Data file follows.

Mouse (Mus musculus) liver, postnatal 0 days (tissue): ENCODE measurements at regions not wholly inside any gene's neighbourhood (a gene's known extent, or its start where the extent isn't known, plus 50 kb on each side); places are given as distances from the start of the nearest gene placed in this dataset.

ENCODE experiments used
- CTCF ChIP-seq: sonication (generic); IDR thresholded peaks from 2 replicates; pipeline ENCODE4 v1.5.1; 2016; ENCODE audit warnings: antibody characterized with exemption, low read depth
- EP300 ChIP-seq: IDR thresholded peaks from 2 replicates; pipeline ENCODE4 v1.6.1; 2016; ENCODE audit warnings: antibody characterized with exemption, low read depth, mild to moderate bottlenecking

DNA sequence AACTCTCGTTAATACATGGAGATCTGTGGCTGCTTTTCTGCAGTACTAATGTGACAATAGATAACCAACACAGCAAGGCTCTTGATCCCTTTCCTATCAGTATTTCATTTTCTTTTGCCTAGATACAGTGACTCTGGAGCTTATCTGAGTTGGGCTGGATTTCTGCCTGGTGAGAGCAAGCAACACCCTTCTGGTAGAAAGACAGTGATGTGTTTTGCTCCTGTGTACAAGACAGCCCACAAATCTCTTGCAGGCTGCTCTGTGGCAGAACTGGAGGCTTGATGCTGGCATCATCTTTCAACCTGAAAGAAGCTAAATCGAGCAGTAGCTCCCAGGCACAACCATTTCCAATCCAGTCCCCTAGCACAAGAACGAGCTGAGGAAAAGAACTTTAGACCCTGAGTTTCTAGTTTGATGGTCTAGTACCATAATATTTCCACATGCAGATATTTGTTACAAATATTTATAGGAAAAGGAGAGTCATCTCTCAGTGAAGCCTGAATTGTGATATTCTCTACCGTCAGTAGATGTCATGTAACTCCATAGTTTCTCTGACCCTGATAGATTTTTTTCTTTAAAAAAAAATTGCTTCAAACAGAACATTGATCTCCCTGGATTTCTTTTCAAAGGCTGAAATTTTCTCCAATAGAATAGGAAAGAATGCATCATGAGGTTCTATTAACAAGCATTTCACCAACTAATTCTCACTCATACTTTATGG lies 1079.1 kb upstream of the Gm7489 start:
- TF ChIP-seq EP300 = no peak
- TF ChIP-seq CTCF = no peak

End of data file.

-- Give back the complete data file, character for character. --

Mouse (Mus musculus) liver, postnatal 0 days (tissue): ENCODE measurements at regions not wholly inside any gene's neighbourhood (a gene's known extent, or its start where the extent isn't known, plus 50 kb on each side); places are given as distances from the start of the nearest gene placed in this dataset.

ENCODE experiments used
- CTCF ChIP-seq: sonication (generic); IDR thresholded peaks from 2 replicates; pipeline ENCODE4 v1.5.1; 2016; ENCODE audit warnings: antibody characterized with exemption, low read depth
- EP300 ChIP-seq: IDR thresholded peaks from 2 replicates; pipeline ENCODE4 v1.6.1; 2016; ENCODE audit warnings: antibody characterized with exemption, low read depth, mild to moderate bottlenecking

DNA sequence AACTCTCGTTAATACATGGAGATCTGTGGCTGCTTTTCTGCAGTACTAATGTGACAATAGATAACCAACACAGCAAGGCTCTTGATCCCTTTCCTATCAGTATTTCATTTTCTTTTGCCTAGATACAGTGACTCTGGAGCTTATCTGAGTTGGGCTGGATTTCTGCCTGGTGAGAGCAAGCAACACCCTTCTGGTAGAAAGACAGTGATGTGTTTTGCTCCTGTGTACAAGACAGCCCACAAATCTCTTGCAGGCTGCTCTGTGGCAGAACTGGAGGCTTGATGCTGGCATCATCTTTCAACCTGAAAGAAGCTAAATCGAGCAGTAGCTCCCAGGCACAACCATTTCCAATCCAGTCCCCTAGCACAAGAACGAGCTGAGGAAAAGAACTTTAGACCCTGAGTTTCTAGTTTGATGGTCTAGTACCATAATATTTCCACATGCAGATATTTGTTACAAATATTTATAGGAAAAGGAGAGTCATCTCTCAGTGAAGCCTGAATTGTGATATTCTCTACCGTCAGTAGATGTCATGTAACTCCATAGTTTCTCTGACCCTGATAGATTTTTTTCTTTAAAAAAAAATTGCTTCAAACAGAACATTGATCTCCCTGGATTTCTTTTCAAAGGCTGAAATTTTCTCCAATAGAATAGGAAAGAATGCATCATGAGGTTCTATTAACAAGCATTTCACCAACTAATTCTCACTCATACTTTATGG lies 1079.1 kb upstream of the Gm7489 start:
- TF ChIP-seq EP300 = no peak
- TF ChIP-seq CTCF = no peak